The Tropical Ecology Assessment and Monitoring network (TEAM; www.teamnetwork.org) is a network of tropical forests sites at which ecosystem changes are monitored using standardized protocols. The aim is to generate data for monitoring long-term trends in tropical biodiversity, that are available for NGOs, policy makers and scientist in near real-time. The network is a collaboration of Conservation International, the Wildlife Conservation Society, and the Smithsonian Tropical Research Institute, along with dozens of collaborating institutes. The Gordon and Betty Moore Foundation is the principal sponsor.
TEAM is a network by design. The network consists of forest reserves that were selected to have contrasting vulnerability to land use change, as predicted by global models. Also, the design is stratified by continent. Because of the factorial and stratified design, the monitoring data can potentially be used to determine the causes underlying biodiversity trends.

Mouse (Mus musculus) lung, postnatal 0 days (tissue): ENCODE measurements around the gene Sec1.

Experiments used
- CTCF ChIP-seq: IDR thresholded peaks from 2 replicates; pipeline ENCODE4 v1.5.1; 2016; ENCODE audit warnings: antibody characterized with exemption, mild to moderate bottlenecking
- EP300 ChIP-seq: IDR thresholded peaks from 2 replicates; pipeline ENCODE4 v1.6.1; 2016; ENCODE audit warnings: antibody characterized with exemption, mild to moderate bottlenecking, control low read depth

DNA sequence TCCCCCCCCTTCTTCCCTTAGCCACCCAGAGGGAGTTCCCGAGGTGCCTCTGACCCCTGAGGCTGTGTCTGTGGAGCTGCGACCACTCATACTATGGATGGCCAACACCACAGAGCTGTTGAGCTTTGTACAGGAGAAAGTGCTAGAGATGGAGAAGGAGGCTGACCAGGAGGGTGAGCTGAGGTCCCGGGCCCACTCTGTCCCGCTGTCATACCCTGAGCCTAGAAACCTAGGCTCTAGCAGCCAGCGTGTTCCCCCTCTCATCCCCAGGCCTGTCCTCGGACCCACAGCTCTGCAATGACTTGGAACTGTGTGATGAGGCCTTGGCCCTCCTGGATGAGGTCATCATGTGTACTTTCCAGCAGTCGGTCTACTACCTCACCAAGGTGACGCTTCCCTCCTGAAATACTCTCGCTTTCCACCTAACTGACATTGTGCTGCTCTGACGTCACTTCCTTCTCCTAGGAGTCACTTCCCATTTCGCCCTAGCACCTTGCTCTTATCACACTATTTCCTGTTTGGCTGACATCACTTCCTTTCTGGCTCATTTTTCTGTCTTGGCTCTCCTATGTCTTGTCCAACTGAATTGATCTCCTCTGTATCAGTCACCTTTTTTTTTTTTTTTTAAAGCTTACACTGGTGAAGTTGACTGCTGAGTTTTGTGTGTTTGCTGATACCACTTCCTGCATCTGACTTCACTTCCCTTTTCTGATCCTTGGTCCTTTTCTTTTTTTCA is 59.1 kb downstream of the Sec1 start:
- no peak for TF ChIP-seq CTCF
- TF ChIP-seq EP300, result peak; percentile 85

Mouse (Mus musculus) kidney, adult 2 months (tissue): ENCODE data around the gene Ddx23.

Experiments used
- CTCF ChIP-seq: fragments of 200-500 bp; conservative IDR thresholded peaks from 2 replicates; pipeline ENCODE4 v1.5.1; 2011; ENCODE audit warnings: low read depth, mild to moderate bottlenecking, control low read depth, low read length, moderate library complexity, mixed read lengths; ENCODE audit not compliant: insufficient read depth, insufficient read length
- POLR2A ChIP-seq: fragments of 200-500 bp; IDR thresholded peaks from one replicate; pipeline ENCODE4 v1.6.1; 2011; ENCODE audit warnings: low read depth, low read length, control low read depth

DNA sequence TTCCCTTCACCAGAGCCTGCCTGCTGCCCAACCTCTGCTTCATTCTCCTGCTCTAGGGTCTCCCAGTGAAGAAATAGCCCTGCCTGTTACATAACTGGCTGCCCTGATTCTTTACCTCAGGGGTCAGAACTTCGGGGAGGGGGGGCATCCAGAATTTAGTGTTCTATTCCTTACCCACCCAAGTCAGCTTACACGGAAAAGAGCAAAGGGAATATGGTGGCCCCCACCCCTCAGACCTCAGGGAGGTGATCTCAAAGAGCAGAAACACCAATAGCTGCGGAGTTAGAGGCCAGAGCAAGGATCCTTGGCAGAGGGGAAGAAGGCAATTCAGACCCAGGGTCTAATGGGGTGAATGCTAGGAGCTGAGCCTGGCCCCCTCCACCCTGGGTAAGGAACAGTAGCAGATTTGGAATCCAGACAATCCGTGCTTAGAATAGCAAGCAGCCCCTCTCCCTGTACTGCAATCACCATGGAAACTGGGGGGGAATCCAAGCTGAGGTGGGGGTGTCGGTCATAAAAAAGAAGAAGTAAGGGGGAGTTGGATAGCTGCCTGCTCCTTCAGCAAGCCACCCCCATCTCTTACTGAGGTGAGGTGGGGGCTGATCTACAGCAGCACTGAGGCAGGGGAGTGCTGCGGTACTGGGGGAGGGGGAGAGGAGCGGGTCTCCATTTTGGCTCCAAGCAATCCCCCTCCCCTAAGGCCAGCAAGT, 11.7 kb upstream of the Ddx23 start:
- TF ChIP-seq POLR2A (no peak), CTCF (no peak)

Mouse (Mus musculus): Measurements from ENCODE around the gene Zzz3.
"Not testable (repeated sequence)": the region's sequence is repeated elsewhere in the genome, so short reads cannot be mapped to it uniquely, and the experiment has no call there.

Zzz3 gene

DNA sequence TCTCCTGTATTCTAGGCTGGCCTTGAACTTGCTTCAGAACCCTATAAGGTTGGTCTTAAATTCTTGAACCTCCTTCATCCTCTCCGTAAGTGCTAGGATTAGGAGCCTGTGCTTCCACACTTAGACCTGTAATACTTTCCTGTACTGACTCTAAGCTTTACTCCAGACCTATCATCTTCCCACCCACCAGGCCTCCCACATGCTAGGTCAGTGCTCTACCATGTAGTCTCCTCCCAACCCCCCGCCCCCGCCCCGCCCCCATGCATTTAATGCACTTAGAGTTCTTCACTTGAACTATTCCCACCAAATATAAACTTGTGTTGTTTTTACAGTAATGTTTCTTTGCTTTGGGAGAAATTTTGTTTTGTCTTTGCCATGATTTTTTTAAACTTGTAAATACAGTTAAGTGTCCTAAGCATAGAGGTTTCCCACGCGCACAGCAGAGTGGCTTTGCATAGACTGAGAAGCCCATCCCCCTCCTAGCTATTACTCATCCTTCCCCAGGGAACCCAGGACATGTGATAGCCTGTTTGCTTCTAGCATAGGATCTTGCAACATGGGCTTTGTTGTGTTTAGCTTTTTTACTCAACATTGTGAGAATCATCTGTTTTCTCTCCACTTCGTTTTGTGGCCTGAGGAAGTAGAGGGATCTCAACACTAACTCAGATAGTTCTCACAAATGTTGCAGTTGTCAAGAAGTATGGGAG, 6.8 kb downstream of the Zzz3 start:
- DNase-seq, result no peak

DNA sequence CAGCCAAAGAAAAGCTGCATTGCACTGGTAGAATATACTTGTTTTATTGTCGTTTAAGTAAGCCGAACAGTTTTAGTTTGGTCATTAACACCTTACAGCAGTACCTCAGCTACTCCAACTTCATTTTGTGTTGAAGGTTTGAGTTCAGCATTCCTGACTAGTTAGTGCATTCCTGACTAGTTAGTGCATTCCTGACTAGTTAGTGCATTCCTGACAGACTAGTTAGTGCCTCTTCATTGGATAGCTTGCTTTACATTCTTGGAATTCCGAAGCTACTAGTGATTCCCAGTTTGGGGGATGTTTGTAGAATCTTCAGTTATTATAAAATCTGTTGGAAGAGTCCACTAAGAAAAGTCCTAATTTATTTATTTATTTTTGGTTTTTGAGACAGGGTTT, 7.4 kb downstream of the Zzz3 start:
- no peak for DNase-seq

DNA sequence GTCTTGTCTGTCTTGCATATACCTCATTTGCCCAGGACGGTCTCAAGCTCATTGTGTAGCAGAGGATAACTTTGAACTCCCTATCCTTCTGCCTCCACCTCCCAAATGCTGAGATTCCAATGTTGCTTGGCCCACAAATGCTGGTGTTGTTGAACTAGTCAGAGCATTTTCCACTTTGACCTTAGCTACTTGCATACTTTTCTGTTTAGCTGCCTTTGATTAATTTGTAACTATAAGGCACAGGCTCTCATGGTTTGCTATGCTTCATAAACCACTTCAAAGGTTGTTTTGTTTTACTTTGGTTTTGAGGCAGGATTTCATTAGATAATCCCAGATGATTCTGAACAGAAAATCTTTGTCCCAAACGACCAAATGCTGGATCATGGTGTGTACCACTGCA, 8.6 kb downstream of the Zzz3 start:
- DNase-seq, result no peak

The TEAM network currently has 17 sites (http://www.teamnetwork.org/network/sites). These include four CTFS-ForestGEO sites:
- Barro Colorado Island and surroundings (Panama), managed by the Smithsonian Tropical Research Institute
- Yasuni (Ecuador), managed by the Pontificia Universidad Catolica del Ecuador
- Korup (Cameroon), managed by the World Wildlife Fund Cameroon
- Pasoh (Malaysia), managed by the Forest Research Institute of Malaysia.
In the future, more CTFS-ForestGEO sites that fit the TEAM design may become part of the network.
TEAM has four monitoring protocols to ensure that scientists to collect data in a highly standardized manner, so that data can be compared between years and sites. All TEAM data are made publically available within months or weeks after collection. The data can be downloaded through the TEAM portal, at www.teamnetwork.org/data.